Portents. You should always pay attention to them. If a naked car mechanic runs straight at you, brandishing a semi-automatic weapon, with his manhood flapping about like an ungrilled Walls’ banger, you should probably run. Or at least try very hard to hide. Very hard. I will say no more than ‘the signs were there’.
Two things. Firstly, Emily Atack may well look like a younger version of Brigitte Bardot, but if she’d been born forty or fifty years earlier, she’d be more of a Barbara Windsor than anything, and secondly, if you were spending your nights with this woman, would you really risk it by knobbing some scabby, disease-ridden piece of tramp-filth in some grotty geordie brothel on your stag night?
Both of these things, I believe, are entirely relevant. For the following pertinent reasons. One, Almost Married is ludicrously unrealistic in regards to its payoff and two, if Atack ever wants to be seen as anything more than a pretty, mostly available, blonde you’d rather see in her pants than acting with any kind of credibility, then she really has to stop parading about in movies aimed for Zoo & Nuts readers.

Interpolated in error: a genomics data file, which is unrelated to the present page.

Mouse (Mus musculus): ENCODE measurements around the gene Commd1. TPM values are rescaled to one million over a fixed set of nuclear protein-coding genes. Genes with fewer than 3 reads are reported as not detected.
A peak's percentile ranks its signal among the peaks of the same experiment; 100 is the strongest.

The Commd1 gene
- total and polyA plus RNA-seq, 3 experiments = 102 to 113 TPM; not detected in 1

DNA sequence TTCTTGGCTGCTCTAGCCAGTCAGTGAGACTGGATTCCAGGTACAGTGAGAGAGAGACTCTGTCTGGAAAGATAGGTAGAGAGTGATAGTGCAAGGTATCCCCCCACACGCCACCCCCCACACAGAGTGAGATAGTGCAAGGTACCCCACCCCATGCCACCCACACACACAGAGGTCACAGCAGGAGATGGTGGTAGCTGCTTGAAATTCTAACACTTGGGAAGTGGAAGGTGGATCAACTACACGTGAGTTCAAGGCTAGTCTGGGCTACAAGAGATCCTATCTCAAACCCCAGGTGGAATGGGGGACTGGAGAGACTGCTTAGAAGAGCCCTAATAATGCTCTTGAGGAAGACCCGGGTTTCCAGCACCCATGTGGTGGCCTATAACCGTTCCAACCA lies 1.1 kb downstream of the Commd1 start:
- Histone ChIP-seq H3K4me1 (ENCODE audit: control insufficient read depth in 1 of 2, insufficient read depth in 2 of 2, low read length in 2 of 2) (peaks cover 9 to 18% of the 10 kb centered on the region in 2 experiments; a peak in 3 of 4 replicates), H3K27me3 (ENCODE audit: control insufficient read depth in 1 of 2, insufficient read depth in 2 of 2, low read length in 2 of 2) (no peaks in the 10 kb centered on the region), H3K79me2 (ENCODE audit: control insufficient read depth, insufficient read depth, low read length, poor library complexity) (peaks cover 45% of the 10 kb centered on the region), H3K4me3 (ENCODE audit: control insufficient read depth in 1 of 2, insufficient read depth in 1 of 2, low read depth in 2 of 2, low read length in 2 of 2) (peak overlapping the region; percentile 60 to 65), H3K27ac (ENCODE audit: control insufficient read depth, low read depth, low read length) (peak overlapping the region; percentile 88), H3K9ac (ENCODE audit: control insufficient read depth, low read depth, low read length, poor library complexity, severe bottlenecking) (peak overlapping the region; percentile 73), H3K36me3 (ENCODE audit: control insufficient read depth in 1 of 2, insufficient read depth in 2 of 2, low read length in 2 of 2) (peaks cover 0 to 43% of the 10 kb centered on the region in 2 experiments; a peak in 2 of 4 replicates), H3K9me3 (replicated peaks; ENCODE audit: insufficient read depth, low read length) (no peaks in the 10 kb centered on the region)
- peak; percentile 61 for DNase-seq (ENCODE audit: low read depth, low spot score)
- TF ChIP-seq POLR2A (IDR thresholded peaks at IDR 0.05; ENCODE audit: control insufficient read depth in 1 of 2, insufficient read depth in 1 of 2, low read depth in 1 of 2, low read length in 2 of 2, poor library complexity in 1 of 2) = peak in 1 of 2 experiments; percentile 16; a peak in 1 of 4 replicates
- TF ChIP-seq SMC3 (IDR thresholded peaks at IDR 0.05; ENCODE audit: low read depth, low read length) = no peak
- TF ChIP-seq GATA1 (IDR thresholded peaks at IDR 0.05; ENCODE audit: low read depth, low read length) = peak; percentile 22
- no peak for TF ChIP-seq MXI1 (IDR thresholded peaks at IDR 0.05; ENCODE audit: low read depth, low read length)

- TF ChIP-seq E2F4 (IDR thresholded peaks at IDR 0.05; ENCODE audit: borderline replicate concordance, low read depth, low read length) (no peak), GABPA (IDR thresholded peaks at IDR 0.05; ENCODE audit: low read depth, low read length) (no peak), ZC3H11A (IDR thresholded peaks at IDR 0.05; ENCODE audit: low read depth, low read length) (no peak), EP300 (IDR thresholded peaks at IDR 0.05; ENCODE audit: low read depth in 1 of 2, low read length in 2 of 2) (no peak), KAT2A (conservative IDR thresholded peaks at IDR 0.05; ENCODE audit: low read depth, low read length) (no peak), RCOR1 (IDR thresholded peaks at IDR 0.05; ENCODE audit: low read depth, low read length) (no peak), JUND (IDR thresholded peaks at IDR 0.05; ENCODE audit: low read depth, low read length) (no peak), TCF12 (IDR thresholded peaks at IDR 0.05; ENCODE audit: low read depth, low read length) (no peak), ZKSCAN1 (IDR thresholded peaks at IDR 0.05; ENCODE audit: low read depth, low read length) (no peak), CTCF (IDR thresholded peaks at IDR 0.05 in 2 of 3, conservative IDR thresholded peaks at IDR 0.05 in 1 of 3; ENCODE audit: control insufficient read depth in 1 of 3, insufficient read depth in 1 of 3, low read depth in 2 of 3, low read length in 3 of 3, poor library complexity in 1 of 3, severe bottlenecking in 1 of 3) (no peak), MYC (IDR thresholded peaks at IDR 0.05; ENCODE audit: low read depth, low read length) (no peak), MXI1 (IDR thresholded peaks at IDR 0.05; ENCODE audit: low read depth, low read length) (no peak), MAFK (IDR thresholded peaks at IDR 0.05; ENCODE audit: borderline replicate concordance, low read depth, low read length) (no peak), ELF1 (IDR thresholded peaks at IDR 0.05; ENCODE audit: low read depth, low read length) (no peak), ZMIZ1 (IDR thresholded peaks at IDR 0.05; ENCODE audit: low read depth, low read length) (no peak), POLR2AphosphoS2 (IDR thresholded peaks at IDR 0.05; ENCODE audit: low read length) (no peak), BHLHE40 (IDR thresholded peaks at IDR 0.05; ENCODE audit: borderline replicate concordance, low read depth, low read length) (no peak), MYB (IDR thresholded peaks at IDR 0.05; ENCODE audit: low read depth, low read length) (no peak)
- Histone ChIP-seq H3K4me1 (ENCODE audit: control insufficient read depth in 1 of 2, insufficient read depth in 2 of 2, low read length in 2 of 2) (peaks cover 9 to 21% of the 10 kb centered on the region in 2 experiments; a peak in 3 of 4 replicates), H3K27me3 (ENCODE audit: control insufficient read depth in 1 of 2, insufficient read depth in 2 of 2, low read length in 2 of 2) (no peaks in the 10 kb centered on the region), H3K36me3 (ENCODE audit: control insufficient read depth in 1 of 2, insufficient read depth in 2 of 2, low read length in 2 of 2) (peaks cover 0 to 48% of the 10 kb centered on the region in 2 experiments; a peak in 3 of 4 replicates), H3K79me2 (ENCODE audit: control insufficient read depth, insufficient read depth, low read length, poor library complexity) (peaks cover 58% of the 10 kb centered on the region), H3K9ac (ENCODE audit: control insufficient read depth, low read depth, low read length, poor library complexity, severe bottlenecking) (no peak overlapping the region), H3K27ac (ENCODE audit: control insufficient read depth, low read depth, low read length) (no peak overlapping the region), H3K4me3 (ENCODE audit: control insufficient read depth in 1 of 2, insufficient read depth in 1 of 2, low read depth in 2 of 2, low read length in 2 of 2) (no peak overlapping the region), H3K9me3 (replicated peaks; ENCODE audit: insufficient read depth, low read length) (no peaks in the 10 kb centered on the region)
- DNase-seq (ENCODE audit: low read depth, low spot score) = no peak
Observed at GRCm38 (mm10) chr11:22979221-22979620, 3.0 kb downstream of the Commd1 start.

Unlike many critics that will take all too much glee out of lambasting this effort for its mysoginistic overtones, there are those of us out there that can still appreciate poor taste. But only if it’s done well. By well, I mean it has to be funny. Am I bothered whether it paints an ugly picture of these men? Not a bit of it. And that’s because there are men out there just like this. Alot of them, in fact. You don’t see it too often in the movies, because film-makers don’t really want to appear mysoginistic themselves, but this where the reality ends. Not exactly the best calling card, now is it? The Inbetweeners get away with it because they are funny. The writing is outstanding. Good enough, in fact, to almost make Emily Atack look more talented than she really is.